Neural networks and logical connectives
One of the strengths of neural networks is that their output can mimic, at least approximately, any function. In the case of classification, this means that if some function g(x1, …, xn) performs well at classifying data with n features, then some neural network exists that will replicate g: we just need to find the right set of network parameters.
We say that a neural network with input variables x1, …, xn represents a function g(x1, …, xn) if for any choice of input variables x1, …, xn, the output of the neural network is equal to g(x1, …, xn). We provide two exercises on finding neural networks that represent relatively simple functions.
Exercise: Consider the function g(x1, x2) for binary input variables x1 and x2 that outputs 0 when x1 and x2 are both equal to 1 and that outputs 1 for other choices of x1 and x2. (The function g is known as a “
NAND gate”). Find a single perceptron that represents g.
Exercise: Consider the function g(x1, x2) for binary input variables x1 and x2 that outputs 1 when x1 ≠ x2 and 0 when x1 = x2. (The function g is known as an “
XOR gate”). It can be shown that no single perceptron represents g; find a neural network of perceptrons that represents g.
A little fun with lost cities
Exercise: Consider the three points x = (−8, 1), y = (7, 6), and z = (10, −2). Say that the distances from these points to some point w with unknown location are as follows: d(x,w) = 13; d(y,w) = 3; d(z,w) = 10. Where is w?
More on the curse of dimensionality
Intuitively, we would like to have a large number of features in our data (i.e., a large dimension of n in each data point’s feature vector). Yet consider the figure below, which plots the petal width and length of only two iris flowers. It would be a horrible idea to extrapolate anything from the line connecting these two points, as it indicates that these two variables are inversely coordinated, which is the opposite of the true correlation that we found in the main text.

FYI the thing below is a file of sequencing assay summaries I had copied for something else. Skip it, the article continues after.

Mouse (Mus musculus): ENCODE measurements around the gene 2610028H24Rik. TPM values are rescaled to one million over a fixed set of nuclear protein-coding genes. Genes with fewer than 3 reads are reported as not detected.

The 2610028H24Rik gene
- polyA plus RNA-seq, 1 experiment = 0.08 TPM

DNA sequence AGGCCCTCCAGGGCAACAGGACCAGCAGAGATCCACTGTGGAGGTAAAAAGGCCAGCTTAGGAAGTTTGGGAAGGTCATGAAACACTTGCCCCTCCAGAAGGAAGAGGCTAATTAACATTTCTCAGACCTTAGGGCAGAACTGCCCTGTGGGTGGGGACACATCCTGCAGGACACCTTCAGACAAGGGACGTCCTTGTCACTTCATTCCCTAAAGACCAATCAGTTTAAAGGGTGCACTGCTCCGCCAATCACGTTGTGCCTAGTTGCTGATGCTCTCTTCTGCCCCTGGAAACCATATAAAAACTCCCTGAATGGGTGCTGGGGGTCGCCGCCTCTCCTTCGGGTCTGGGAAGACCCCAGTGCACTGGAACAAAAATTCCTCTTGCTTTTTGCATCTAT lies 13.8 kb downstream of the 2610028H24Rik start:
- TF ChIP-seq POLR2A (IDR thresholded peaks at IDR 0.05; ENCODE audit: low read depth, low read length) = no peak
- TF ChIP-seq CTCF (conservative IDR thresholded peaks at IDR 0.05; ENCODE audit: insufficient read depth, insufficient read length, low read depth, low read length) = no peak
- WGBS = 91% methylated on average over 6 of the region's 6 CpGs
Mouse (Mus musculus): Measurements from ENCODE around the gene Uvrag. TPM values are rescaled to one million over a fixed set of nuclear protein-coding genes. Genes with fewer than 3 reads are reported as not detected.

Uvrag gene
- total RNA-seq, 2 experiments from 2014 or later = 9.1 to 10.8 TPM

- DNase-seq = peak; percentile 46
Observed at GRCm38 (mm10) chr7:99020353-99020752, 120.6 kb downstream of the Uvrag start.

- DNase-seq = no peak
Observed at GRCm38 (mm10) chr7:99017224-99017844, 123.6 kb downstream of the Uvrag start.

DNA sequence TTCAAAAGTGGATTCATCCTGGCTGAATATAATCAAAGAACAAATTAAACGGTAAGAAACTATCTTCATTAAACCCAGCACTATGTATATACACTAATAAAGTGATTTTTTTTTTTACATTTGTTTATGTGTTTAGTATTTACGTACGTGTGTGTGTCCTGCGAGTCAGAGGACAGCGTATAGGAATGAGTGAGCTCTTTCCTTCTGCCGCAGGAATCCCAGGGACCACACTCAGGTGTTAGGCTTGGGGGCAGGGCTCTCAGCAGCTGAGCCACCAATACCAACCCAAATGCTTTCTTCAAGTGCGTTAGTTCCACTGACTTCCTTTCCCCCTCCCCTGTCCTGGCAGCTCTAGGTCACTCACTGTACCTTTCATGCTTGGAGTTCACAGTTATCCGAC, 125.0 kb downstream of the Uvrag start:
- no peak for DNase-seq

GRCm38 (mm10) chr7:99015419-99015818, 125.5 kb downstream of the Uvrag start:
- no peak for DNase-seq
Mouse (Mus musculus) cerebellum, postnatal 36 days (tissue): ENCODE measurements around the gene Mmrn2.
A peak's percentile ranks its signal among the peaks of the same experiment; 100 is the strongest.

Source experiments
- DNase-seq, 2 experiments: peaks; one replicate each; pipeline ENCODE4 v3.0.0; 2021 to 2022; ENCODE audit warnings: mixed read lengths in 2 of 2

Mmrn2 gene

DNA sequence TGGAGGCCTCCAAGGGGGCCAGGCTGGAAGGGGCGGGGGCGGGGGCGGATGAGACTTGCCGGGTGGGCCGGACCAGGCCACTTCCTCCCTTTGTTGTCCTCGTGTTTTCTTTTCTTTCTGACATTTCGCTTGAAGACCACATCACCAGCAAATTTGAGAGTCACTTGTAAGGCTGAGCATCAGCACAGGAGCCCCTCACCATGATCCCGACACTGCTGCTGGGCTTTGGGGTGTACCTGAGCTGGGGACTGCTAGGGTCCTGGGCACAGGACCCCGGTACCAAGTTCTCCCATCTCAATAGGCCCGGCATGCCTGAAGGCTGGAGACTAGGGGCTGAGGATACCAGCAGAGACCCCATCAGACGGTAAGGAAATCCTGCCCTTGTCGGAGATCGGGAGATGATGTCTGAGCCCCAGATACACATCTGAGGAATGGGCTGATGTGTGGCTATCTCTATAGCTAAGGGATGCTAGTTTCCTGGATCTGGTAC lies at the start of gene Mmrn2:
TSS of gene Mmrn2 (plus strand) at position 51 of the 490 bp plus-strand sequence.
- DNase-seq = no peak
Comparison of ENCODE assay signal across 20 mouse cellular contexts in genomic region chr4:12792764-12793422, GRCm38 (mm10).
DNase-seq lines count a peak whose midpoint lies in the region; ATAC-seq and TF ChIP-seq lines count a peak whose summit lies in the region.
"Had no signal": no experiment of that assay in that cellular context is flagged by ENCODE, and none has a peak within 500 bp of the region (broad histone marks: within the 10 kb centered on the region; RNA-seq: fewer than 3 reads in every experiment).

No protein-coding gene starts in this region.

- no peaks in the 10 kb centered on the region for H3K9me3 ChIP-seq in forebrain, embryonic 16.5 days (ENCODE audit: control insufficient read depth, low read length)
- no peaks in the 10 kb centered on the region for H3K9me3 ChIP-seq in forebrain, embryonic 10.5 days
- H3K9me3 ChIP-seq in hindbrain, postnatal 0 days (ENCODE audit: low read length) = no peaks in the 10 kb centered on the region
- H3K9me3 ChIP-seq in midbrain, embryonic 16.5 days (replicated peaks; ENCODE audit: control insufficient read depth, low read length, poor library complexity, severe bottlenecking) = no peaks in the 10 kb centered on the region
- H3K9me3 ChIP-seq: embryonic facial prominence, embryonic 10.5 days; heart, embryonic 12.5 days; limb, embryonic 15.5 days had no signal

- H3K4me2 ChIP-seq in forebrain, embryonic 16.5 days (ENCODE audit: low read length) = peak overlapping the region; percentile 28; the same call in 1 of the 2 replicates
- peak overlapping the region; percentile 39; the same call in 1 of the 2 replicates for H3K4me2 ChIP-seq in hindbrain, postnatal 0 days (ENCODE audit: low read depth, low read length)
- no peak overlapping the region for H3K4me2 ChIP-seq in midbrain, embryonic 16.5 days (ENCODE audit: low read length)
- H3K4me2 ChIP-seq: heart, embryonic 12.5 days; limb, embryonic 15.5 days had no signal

Petal length (x-axis) plotted against petal width (y-axis) for two flowers in the iris flower dataset. Because of random chance and small sample size, these two flowers demonstrate an inverse correlation between petal length and width, the opposite of the true correlation found in the main text.
This example provides another reason why we reduce the dimension of a dataset when the number of objects in our dataset is smaller than the number of features of each object. Furthermore, when fitting a d-dimensional hyperplane to a collection of data, we need to be careful with selecting too large of a value of d, especially if we do not have many data points.
Exercise: What is the minimum number of points in three-dimensional space such that we cannot guarantee that there is some plane containing them all? Provide a conjecture as to the minimum number of points in n-dimensional space such that we cannot guarantee that there is some d-dimensional hyperplane containing them all.
Irises, PCA, and feature selection
Exercise: The iris flower dataset has four features. Apply PCA with d = 2 to reduce the dimension of this dataset. Then, apply k-NN with k equal to 1 and cross validation with f equal to 10 to the resulting vectors of reduced dimension to obtain a confusion matrix. What are the accuracy, recall, specificity, and precision? How do they compare against the results of using all four iris features that we found earlier?
Exercise: Another way to reduce the dimension of a dataset is to eliminate features from the dataset. Apply k-NN with k equal to 1 and cross validation with f equal to 10 to the iris flower dataset using only the two features petal width and petal length. Then, run the same classifier on your own choice of two iris features to obtain a confusion matrix. How do the results compare against the result of the previous exercise (which used PCA instead of feature elimination) and those from using all four features?
More classification of WBC images
Exercises coming soon!